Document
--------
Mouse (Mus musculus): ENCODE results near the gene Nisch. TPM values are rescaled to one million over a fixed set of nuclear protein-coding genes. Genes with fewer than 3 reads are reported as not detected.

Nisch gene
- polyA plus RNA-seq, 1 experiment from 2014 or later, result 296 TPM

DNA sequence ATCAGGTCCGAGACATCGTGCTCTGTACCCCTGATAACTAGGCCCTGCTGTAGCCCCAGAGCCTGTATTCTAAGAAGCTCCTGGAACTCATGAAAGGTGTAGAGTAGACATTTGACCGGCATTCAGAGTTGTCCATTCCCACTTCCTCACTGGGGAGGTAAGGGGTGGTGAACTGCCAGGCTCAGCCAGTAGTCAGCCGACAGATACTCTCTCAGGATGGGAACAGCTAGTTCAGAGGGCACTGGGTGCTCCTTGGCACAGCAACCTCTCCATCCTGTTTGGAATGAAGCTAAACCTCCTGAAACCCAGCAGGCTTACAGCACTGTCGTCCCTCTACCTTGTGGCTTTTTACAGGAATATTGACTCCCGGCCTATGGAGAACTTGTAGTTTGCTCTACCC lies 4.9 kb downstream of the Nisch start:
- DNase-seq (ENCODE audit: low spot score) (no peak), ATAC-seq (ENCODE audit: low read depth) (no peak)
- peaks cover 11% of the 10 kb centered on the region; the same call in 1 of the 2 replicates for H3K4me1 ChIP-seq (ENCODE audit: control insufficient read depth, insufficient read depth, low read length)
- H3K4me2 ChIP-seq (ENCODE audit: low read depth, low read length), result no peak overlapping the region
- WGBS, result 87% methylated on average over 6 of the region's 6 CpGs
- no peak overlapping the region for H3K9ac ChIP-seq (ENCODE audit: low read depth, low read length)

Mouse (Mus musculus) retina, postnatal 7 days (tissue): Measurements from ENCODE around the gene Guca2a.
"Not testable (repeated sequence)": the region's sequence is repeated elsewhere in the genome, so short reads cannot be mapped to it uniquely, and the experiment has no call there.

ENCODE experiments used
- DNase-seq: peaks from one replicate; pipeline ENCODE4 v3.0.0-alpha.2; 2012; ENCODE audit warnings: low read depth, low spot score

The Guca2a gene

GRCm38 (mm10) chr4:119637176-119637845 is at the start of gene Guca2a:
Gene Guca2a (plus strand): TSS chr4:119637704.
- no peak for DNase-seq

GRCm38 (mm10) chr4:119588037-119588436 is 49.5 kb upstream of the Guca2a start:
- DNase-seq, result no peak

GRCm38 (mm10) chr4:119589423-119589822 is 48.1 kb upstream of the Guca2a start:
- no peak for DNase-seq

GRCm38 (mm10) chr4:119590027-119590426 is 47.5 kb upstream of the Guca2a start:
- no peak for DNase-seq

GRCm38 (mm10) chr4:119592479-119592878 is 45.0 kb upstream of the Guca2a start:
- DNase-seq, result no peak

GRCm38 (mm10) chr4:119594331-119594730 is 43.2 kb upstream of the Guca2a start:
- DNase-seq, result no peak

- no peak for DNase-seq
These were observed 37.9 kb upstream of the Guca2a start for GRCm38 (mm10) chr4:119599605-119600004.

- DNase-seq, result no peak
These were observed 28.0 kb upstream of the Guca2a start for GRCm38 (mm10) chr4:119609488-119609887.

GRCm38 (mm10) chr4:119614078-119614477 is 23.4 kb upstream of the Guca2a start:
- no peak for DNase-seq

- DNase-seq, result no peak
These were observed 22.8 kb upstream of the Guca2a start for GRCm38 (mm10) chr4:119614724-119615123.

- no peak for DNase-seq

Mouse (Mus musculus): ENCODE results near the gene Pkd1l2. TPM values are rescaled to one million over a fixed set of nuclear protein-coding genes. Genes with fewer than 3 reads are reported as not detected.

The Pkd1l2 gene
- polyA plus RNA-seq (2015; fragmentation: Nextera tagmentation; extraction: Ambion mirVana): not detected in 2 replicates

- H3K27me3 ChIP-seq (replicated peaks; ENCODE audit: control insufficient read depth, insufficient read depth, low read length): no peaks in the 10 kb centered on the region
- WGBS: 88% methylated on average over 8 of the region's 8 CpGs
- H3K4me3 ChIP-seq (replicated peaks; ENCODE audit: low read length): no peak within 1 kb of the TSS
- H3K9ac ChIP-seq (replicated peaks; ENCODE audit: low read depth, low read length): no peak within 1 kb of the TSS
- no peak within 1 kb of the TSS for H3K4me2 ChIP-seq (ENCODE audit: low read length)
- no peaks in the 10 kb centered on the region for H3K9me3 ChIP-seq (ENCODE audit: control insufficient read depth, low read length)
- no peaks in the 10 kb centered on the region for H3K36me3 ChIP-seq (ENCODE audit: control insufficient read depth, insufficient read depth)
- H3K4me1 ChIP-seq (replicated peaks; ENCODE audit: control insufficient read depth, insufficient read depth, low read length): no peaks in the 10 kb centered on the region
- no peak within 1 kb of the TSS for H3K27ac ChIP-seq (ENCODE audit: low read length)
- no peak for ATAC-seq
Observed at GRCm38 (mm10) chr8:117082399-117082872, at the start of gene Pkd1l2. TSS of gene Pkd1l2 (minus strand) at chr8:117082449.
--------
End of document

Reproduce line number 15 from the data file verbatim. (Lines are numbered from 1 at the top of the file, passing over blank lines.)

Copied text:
GRCm38 (mm10) chr4:119637176-119637845 is at the start of gene Guca2a: